Checkmarx details first open-source supply chain attacks against the banking sector

Checkmarx details first open-source supply chain attacks against the banking sector

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A new blog post today from application security testing firm Checkmarx Ltd. details the first known open-source supply chain attacks against the banking sector.

An open-source software supply chain attack is a cybersecurity threat where attackers infiltrate software systems by exploiting vulnerabilities in the open-source components the software relies on. In the first half of 2023, several attacks specifically targeting the banking sector were detected by Checkmarx’s Supply Chain research team that used this method.

The supply chain attacks are said to have exhibited advanced and highly sophisticated techniques. Those behind the attacks targeted specific components within the web assets of the targeted banks, attaching malicious functionalities to these elements. The use of such targeted, component-specific strategies is noted in the report to signal a shift toward more precision-oriented cyberattacks, indicating a high level of planning and execution on the part of the cyber criminals.

Because cybercriminals are always trying to avoid attention, the attacks employ an array of deceptive tactics. Some of the attacks involved the creation of fake LinkedIn profiles to maintain a façade of credibility, a step designed to trick even the most vigilant observers.

The attackers also set up customized command-and-control centers for each of their targets, highlighting a high level of customization in their attack strategies. The level of personalized approaches in cyberattacks is argued to require vigilance and reinforced cybersecurity measures from the banking sector.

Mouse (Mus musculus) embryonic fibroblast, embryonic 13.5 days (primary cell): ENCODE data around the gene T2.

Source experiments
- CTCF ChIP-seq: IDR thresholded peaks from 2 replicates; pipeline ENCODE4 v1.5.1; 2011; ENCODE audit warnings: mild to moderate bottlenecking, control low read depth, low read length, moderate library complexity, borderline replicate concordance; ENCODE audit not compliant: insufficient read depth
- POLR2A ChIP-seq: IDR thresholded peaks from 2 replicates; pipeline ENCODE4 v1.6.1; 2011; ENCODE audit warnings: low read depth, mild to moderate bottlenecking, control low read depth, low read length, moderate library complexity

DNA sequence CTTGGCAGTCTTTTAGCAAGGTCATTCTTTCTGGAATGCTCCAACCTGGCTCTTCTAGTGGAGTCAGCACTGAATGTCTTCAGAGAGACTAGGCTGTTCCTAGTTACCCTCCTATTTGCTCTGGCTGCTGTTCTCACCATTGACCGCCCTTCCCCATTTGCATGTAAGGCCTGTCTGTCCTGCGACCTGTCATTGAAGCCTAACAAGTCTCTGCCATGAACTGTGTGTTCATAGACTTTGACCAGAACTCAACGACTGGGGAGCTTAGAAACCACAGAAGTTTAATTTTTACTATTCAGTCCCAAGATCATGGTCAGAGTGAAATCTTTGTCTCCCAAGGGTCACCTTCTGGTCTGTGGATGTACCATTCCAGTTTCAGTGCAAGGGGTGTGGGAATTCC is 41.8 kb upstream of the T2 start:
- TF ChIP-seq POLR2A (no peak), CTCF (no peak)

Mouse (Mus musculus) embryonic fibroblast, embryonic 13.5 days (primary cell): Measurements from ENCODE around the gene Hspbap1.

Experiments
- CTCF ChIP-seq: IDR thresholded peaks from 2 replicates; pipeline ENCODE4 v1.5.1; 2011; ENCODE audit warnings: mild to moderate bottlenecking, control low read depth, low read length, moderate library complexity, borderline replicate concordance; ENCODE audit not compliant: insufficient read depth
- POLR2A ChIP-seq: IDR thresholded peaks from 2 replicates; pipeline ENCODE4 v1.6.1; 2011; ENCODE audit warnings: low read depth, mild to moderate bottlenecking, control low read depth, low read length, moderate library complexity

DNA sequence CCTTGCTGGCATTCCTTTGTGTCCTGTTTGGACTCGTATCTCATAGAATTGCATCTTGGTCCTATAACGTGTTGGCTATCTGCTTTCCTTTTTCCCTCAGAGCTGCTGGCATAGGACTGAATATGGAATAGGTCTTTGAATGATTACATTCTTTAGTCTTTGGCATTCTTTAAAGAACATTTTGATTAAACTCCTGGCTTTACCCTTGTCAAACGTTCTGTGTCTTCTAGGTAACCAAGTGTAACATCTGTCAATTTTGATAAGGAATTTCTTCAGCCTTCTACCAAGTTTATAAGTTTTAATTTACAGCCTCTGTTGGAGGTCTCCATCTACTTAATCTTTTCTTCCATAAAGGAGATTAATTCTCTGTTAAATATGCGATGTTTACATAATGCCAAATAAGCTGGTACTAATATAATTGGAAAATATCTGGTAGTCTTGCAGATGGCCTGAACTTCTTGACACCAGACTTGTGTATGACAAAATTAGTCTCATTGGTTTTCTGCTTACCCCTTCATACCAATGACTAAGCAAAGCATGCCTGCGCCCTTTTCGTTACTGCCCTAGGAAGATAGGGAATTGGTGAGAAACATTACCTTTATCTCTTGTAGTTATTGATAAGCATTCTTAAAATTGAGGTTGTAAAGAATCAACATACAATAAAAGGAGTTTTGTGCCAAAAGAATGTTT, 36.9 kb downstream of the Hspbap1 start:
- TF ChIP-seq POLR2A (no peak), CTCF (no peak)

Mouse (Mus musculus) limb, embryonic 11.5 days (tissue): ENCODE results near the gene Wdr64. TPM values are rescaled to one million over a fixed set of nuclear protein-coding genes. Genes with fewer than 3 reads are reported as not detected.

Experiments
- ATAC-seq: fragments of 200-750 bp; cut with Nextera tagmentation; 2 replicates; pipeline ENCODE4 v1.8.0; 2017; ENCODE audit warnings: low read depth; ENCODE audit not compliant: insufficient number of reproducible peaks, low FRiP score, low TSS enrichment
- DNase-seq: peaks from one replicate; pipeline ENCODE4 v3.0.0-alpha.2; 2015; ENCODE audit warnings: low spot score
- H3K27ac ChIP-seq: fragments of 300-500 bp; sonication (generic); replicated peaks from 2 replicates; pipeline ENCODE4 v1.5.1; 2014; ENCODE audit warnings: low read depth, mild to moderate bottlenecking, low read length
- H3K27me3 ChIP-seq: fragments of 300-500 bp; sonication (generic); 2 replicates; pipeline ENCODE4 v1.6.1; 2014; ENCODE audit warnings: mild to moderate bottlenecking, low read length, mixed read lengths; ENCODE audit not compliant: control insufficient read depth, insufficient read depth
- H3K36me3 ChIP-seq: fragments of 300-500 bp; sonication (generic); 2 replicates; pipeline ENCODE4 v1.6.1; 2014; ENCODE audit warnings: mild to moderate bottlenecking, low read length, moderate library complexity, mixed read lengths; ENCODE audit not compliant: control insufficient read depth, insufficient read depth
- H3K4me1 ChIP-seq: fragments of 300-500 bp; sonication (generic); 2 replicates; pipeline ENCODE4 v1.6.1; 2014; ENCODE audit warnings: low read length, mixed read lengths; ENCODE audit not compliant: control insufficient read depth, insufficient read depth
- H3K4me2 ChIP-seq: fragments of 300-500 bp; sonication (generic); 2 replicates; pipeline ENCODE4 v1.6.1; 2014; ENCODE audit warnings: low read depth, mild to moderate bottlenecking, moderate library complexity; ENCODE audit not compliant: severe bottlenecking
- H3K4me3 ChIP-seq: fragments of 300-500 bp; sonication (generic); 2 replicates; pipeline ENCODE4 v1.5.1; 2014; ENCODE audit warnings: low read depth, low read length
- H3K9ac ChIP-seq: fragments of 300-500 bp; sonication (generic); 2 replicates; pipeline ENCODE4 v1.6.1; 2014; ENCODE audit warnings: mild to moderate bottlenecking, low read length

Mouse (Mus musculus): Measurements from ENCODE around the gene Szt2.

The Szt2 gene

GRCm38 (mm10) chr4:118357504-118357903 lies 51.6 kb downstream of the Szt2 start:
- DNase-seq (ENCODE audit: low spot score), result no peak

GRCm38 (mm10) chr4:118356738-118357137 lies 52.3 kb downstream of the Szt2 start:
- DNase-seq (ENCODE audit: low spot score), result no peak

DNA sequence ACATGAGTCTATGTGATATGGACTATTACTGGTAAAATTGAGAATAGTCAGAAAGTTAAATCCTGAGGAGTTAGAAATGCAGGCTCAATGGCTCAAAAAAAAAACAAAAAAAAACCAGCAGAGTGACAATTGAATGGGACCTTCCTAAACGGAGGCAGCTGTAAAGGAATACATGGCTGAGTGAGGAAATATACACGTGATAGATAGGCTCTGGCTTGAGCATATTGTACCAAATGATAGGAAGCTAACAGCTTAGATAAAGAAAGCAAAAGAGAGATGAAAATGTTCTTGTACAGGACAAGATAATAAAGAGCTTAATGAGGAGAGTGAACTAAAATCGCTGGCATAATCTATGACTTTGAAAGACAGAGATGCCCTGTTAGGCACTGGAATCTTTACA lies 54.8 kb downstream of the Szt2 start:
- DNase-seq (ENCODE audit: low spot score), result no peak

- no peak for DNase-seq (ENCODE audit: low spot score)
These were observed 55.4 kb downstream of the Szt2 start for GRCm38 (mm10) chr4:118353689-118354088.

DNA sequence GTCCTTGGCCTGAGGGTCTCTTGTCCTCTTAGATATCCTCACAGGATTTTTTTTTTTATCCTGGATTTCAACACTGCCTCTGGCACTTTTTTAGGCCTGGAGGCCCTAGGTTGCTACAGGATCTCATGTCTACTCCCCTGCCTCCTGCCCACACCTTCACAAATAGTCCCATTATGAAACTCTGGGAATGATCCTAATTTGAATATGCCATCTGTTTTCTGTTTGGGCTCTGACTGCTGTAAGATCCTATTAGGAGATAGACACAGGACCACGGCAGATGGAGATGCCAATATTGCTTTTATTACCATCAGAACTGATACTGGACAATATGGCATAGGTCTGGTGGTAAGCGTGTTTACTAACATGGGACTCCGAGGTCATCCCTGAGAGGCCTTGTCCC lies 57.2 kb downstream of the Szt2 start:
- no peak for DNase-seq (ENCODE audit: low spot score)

Additionally, the Checkmarx team uncovered the use of the Havoc Framework to bypass stringent security measures. The Havoc Framework is an open-source repository C2 framework that is used by threat actors as an alternative to Cobalt Strike and Brute Ratel. The threat actors upload carefully crafted payloads of malicious code to Node Package Manager, blending in with a victim’s website and making the malicious code very difficult to detect.

“Our primary intention with this blog [post] is to shine a light on the Tactics, Techniques and Procedures we’ve observed and foster collective understanding and awareness of these emerging threats,” the post concludes. “The need of the hour is to stay vigilant, continuously evolve our defenses and stay a step ahead of the threat actors.”

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